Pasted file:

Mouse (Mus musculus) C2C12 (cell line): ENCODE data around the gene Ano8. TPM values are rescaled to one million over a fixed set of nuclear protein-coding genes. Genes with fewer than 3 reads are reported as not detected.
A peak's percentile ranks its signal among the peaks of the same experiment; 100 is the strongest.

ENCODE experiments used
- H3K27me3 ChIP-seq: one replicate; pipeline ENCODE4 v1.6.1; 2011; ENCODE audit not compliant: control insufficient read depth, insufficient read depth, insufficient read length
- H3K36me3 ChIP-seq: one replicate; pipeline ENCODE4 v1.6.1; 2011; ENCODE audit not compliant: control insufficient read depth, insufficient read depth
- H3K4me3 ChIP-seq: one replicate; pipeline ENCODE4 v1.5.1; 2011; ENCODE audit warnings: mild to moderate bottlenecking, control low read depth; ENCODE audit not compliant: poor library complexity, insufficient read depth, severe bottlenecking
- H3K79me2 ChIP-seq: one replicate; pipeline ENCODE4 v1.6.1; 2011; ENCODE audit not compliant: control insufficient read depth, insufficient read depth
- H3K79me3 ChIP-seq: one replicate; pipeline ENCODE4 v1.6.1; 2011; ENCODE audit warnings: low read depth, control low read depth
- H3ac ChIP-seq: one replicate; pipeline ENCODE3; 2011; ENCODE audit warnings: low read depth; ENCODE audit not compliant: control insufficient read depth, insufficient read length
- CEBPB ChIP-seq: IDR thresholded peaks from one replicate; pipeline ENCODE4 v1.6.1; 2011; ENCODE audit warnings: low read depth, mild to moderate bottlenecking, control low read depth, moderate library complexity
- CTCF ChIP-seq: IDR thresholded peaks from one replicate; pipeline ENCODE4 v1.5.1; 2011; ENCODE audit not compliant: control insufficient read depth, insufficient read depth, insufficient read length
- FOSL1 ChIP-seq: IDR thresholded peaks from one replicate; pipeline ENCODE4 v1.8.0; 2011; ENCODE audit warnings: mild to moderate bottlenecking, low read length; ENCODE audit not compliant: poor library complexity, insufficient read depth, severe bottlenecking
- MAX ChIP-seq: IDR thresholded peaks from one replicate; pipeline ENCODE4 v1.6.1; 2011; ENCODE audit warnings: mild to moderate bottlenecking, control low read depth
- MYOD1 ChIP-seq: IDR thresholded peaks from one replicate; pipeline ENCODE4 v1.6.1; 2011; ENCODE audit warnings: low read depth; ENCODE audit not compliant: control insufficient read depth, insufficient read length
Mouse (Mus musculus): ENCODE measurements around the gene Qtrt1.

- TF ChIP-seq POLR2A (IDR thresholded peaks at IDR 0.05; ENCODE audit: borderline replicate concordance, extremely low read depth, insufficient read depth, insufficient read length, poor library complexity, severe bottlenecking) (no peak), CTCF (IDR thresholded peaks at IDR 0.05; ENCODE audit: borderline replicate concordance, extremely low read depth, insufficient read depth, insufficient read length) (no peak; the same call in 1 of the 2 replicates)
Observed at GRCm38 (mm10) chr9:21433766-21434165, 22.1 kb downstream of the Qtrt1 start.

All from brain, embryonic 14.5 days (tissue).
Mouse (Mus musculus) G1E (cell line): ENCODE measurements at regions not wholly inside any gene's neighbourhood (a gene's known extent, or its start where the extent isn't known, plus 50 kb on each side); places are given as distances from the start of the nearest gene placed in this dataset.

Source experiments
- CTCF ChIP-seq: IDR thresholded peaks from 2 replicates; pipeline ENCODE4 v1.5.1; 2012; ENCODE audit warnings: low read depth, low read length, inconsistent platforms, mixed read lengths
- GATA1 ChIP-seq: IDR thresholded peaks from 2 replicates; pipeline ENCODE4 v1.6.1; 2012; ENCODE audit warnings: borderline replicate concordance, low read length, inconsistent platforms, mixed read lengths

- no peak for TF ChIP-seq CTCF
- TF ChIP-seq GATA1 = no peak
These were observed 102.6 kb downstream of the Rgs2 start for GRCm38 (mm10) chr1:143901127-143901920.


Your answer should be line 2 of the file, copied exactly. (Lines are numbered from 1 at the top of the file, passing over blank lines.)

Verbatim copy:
A peak's percentile ranks its signal among the peaks of the same experiment; 100 is the strongest.